By NewsDesk @infectiousdiseasenews
Frederick, Maryland company specializing in treatments for rare and neglected tropical diseases, Amivas, announced Tuesday that Artesunate for Injection 110 mg, powder and solvent for solution has received marketing approval by the US Food and Drug Administration (FDA). Artesunate for Injection is indicated for the initial treatment of severe malaria in adult and pediatric patients.
Amivas will now manufacture, distribute, and commercialize Artesunate for Injection and is completing set-up of a nationwide product distribution network. Prior to FDA approval, access to investigational IV Artesunate had been managed by the Centers for Disease Control and Prevention (CDC) since 2007 via an expanded access investigational new drug (IND) program.
According to the CDC, approximately 2,000 cases of malaria are diagnosed in the United States each year, with 300 of those infected having severe disease. Severe malaria should be treated with intravenous (IV) antimalarial medications. The only U.S. Food and Drug Administration- (FDA-) approved IV antimalarial in the United States, IV quinidine, has been discontinued. As a result, CDC is providing IV artesunate for the treatment of all severe malaria cases. With the discontinuation of IV quinidine, IV artesunate is now the first-line drug for treatment of severe malaria in the United States.
“This approval will now give patients more access to a lifesaving drug,” said John Farley, M.D., acting director of the Office of Infectious Diseases in the FDA’s Center for Drug Evaluation and Research. “Furthermore, the risk of developing severe malaria emphasizes the importance of taking medications to prevent malaria and using mosquito avoidance measures when traveling to malaria-endemic areas.”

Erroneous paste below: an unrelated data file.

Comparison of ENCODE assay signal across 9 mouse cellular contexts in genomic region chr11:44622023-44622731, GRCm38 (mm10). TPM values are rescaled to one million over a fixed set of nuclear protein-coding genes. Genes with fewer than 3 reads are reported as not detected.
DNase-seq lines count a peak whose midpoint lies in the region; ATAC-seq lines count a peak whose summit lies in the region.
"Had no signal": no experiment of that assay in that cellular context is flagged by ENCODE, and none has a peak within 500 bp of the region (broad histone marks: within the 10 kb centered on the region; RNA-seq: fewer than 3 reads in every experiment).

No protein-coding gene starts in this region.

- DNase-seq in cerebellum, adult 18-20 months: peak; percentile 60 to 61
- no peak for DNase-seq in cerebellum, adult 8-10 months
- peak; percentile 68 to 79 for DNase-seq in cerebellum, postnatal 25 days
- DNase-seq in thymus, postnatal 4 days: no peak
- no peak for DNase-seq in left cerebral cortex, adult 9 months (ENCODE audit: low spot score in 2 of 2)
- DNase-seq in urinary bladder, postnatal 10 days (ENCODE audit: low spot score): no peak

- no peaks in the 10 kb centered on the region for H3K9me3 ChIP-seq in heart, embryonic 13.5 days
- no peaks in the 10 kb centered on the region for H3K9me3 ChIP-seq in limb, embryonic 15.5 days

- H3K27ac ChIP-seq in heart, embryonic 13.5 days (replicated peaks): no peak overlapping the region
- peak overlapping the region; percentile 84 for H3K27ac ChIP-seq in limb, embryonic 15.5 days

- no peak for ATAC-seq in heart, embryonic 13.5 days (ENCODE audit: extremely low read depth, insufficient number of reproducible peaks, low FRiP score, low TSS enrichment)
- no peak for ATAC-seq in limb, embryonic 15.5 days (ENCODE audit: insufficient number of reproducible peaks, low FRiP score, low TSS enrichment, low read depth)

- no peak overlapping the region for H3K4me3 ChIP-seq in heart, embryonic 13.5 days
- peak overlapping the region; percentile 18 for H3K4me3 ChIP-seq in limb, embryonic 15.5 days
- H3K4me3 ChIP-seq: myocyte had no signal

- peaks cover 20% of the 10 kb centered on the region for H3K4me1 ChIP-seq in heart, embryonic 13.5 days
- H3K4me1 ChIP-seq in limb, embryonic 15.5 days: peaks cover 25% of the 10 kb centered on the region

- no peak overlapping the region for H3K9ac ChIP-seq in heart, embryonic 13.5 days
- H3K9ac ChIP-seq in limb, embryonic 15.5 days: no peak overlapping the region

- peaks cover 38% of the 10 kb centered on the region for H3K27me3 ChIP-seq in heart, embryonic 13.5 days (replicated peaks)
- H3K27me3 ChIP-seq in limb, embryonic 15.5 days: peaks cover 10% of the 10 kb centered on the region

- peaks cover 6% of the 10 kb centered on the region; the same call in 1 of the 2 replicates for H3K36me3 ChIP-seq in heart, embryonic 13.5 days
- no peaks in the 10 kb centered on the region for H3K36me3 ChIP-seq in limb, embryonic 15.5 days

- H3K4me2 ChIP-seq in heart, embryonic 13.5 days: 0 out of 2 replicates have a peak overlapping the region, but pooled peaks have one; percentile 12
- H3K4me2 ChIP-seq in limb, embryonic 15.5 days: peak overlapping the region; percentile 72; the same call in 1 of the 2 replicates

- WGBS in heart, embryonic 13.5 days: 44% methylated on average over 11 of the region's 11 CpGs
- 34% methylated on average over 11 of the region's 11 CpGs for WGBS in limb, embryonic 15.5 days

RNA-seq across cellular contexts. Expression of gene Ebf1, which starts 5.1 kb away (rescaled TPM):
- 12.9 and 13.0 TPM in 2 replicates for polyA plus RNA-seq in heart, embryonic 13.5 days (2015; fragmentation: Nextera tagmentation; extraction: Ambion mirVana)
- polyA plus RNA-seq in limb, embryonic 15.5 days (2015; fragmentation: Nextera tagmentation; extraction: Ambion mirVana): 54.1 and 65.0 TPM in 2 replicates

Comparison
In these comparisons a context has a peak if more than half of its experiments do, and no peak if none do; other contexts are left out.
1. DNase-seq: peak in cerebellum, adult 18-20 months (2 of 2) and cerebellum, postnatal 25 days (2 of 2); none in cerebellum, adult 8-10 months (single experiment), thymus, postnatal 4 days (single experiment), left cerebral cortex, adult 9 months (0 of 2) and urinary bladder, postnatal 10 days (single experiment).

“We are extremely pleased to have secured this important regulatory milestone for Artesunate for Injection,” said Bryan Smith, MD, Chief Medical Officer at Amivas. “As most medical
professionals know, when a patient with severe malaria arrives in the clinic, emergency room or elsewhere, immediate treatment with a safe, efficacious, fast-acting, injectable therapy is absolutely critical to saving that life. Given today’s FDA approval of Artesunate for Injection and the deep expertise that Amivas can bring to the challenges of treating rare tropical diseases, we look forward to making significant ongoing contributions to saving the lives of patients with severe malaria.”
Malaria is one of the world’s leading killers of people, especially children. Severe malaria, a medical emergency, typically includes neurologic symptoms, severe anemia, acute renal injury,
acute respiratory distress syndrome, or jaundice, as a large number of the patient’s red blood cells become infected by a malaria parasite. Uncomplicated falciparum malaria can progress
rapidly to severe forms of the disease, especially in people with no or low immunity, and severe falciparum malaria is almost always fatal without treatment. Prompt, effective treatment within
24-48 hours of the onset of malaria symptoms is necessary.
Malaria is a rare disease in the US. Therefore, it is not always recognized, diagnosed and treated in timely fashion. Nearly all cases in the US occur in persons who acquire the infection
while in a malaria endemic area and who are diagnosed after returning to the US. Most are US residents with no acquired immunity to malaria and who are, therefore, at risk of developing
severe malaria. A major contributing factor to continued malaria-associated mortality in the US is delay in initiation of appropriate treatment. Malaria chemoprophylaxis and the use of bed nets and insect repellents help reduce the risk of contracting malaria.
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